Dressman said that Trump seems to be acting in concert with US National Security Adviser John Bolton on INF withdrawal, “but without consultation or approval of his Cabinet, Congress, or the Pentagon.”
“You only need executive-level approval for withdrawal, but it's still important to coordinate policies, especially with your own party. Given my reading of Senate hearings and DoD (Department of Defense) officials this year, they wanted to apply maximum pressure within the framework of the treaty. Everyone's on the same page as far as the [INF violations] not necessarily how and when to strike with that knowledge.”
On Tuesday, Bolton told CNN that the Russians “understand our reasons quite clearly [for withdrawing from the INF], some of which I think they might fully appreciate from their own strategic perspective."
When asked about next steps following the treaty withdraw, including the placement of missiles in Europe, Bolton was noncommittal.
“Well I think we’re a long way from any decisions on those kinds of questions. I think it was important for from our perspective as President Trump said on Saturday and said again yesterday to deal with the question of Russian violations of the INF Treaty is a position Russia doesn’t agree with but we truly feel very strongly about and was a major factor in our decision to withdraw," Bolton said. "I might say for the context involved here. This is not a subject that arose yesterday. This question of Russian violations is long and deep and something that both Trump and the Obama Administration are very concerned about.”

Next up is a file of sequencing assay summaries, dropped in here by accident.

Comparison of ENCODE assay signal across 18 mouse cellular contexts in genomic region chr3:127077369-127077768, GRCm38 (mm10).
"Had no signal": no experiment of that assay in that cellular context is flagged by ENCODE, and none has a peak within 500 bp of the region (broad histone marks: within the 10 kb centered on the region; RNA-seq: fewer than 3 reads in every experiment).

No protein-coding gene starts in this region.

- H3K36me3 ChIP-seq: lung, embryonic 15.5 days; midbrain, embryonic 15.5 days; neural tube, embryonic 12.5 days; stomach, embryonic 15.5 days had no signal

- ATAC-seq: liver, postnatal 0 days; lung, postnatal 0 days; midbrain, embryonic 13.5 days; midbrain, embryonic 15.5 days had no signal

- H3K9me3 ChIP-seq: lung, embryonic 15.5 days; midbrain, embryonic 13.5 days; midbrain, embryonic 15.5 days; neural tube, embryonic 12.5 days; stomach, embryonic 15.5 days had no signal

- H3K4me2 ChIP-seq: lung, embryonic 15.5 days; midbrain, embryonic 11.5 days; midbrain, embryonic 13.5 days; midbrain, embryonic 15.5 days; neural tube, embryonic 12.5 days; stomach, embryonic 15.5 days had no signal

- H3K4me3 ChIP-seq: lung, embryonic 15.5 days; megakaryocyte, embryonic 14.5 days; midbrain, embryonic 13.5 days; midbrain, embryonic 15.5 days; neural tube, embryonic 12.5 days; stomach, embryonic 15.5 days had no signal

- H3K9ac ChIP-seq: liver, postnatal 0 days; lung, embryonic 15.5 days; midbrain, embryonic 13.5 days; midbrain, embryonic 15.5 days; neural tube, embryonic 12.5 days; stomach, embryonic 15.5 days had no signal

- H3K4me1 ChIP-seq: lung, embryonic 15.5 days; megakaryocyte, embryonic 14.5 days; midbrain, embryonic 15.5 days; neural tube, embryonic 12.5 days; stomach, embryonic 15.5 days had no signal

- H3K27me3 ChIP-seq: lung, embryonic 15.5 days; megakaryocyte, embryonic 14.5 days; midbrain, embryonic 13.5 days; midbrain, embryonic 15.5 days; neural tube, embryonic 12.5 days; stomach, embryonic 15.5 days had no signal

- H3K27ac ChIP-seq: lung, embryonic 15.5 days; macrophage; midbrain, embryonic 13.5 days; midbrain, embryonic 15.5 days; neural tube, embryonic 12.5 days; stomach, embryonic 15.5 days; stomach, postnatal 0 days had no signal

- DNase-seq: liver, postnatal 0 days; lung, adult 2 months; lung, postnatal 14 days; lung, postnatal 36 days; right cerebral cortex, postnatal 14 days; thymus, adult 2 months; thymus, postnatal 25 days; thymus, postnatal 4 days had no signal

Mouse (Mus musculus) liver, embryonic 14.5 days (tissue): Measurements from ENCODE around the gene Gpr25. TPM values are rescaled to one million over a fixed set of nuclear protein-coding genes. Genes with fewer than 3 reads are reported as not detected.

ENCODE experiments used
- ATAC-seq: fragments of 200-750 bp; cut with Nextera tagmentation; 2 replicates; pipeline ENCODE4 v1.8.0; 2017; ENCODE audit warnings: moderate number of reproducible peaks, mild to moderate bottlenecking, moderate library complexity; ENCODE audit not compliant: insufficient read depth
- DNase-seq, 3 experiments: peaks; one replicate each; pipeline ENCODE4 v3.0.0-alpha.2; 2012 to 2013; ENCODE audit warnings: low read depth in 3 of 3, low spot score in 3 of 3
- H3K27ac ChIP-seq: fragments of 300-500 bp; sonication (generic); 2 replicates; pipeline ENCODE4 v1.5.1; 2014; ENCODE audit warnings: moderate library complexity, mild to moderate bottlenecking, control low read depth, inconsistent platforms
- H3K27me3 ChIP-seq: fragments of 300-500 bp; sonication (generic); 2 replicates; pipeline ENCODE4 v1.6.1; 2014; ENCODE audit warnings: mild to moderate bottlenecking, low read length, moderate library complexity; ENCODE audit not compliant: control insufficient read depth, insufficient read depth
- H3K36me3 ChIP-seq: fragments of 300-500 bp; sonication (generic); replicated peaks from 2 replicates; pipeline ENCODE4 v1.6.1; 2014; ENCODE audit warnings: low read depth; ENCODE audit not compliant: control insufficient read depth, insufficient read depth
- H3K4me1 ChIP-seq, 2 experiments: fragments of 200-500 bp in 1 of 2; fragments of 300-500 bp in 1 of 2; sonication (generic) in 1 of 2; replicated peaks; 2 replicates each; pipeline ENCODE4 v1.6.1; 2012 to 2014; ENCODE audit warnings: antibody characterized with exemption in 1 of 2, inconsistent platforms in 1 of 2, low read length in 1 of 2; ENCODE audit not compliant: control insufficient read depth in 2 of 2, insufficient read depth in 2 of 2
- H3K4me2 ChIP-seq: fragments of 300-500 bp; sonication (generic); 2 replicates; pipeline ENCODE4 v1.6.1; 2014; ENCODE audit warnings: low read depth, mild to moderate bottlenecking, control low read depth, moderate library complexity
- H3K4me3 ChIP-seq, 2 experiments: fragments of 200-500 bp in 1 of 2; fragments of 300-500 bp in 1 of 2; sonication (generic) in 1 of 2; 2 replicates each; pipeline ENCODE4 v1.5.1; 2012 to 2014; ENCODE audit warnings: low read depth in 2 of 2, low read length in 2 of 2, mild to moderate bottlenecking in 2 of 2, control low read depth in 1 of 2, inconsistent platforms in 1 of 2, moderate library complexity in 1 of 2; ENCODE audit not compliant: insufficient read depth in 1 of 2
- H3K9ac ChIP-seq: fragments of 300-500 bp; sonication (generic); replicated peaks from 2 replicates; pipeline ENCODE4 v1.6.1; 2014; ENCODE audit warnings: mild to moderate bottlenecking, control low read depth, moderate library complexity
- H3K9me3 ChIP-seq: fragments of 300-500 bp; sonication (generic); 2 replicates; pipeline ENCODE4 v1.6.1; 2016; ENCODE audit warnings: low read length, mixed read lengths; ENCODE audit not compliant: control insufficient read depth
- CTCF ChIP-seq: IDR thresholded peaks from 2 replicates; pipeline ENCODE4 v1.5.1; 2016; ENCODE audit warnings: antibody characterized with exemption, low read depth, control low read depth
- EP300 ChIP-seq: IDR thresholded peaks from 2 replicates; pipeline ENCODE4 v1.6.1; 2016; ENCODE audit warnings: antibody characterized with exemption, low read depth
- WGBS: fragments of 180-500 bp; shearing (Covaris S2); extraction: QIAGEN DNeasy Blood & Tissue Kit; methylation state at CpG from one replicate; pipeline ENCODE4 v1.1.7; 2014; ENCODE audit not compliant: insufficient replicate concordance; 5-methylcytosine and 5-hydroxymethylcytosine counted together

Russia’s Deputy Foreign Minister Sergei Ryabkov said that the U.S. leaving the treaty would leave Russia no choice but “to take retaliatory measures, including military-technical measures.”
Konstatin Kosachev, head of the foreign affairs committee in Russia's upper house of parliament, said in the event of a US withdrawal, "mankind would be facing full chaos in the nuclear weapons sphere."
During his meeting with John Bolton in the Kremlin today, Vladimir Putin expressed a desire for a “direct dialog” with the US President Donald Trump to discuss issues of mutual importance.
Ultimately, the evolving drama between Russia and the United States in regards to nuclear arms control is as complicated as it is contentious. However, one thing is clear: Russia’s military doctrine plainly provides for the possibility of Moscow launching a first strike.
Thus, Peskov’s claim, like Putin’s before it, is false.